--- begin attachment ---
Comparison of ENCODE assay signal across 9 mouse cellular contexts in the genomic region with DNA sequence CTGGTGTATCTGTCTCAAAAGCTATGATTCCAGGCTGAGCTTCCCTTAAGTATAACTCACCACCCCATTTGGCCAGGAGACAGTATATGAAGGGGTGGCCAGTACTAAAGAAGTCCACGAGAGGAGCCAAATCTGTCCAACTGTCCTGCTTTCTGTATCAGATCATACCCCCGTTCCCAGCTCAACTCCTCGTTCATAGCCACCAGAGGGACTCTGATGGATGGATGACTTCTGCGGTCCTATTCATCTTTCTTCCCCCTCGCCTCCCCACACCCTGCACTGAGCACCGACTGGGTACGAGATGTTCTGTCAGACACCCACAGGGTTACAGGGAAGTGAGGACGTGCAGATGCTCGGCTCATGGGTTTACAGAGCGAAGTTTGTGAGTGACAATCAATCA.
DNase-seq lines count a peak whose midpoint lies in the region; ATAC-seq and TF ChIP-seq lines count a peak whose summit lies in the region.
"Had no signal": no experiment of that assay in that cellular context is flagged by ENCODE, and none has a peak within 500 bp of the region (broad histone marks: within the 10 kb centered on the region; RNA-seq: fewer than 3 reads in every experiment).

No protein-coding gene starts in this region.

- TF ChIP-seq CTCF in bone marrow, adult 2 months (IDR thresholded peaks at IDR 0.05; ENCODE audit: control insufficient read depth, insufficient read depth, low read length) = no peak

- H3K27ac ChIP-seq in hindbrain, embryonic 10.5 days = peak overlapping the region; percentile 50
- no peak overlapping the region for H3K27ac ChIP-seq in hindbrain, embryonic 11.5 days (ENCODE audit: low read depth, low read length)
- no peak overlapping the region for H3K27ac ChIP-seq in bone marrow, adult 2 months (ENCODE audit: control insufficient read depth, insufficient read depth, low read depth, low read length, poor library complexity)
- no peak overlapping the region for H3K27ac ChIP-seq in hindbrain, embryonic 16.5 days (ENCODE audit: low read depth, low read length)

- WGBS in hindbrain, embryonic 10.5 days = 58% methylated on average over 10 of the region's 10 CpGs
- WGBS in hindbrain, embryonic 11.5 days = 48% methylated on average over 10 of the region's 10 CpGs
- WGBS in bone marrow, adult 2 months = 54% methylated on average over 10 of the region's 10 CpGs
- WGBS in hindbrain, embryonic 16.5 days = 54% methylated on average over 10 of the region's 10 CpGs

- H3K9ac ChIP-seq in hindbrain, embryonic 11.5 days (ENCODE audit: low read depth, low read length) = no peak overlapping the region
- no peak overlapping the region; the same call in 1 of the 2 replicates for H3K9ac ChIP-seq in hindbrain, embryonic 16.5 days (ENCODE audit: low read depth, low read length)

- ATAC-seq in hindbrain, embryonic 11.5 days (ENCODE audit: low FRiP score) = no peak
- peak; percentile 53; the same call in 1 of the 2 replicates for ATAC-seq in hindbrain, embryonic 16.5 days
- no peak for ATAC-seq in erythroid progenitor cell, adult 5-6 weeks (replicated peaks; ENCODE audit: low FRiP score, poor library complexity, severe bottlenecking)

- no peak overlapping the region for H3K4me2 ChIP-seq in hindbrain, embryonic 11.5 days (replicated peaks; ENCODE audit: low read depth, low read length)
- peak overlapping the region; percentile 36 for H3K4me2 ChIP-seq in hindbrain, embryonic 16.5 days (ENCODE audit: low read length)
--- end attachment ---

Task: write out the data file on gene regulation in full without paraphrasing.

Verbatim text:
Comparison of ENCODE assay signal across 9 mouse cellular contexts in the genomic region with DNA sequence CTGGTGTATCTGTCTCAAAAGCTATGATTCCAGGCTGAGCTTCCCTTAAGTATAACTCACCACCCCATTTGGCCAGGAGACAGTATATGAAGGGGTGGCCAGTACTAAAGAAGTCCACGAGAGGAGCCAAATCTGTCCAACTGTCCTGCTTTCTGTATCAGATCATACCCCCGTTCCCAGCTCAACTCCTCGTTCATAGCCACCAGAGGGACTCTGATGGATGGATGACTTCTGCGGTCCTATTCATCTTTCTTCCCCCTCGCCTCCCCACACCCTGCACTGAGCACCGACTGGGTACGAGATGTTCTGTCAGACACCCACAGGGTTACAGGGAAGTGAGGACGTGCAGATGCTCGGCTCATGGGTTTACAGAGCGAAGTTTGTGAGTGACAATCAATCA.
DNase-seq lines count a peak whose midpoint lies in the region; ATAC-seq and TF ChIP-seq lines count a peak whose summit lies in the region.
"Had no signal": no experiment of that assay in that cellular context is flagged by ENCODE, and none has a peak within 500 bp of the region (broad histone marks: within the 10 kb centered on the region; RNA-seq: fewer than 3 reads in every experiment).

No protein-coding gene starts in this region.

- TF ChIP-seq CTCF in bone marrow, adult 2 months (IDR thresholded peaks at IDR 0.05; ENCODE audit: control insufficient read depth, insufficient read depth, low read length) = no peak

- H3K27ac ChIP-seq in hindbrain, embryonic 10.5 days = peak overlapping the region; percentile 50
- no peak overlapping the region for H3K27ac ChIP-seq in hindbrain, embryonic 11.5 days (ENCODE audit: low read depth, low read length)
- no peak overlapping the region for H3K27ac ChIP-seq in bone marrow, adult 2 months (ENCODE audit: control insufficient read depth, insufficient read depth, low read depth, low read length, poor library complexity)
- no peak overlapping the region for H3K27ac ChIP-seq in hindbrain, embryonic 16.5 days (ENCODE audit: low read depth, low read length)

- WGBS in hindbrain, embryonic 10.5 days = 58% methylated on average over 10 of the region's 10 CpGs
- WGBS in hindbrain, embryonic 11.5 days = 48% methylated on average over 10 of the region's 10 CpGs
- WGBS in bone marrow, adult 2 months = 54% methylated on average over 10 of the region's 10 CpGs
- WGBS in hindbrain, embryonic 16.5 days = 54% methylated on average over 10 of the region's 10 CpGs

- H3K9ac ChIP-seq in hindbrain, embryonic 11.5 days (ENCODE audit: low read depth, low read length) = no peak overlapping the region
- no peak overlapping the region; the same call in 1 of the 2 replicates for H3K9ac ChIP-seq in hindbrain, embryonic 16.5 days (ENCODE audit: low read depth, low read length)

- ATAC-seq in hindbrain, embryonic 11.5 days (ENCODE audit: low FRiP score) = no peak
- peak; percentile 53; the same call in 1 of the 2 replicates for ATAC-seq in hindbrain, embryonic 16.5 days
- no peak for ATAC-seq in erythroid progenitor cell, adult 5-6 weeks (replicated peaks; ENCODE audit: low FRiP score, poor library complexity, severe bottlenecking)

- no peak overlapping the region for H3K4me2 ChIP-seq in hindbrain, embryonic 11.5 days (replicated peaks; ENCODE audit: low read depth, low read length)
- peak overlapping the region; percentile 36 for H3K4me2 ChIP-seq in hindbrain, embryonic 16.5 days (ENCODE audit: low read length)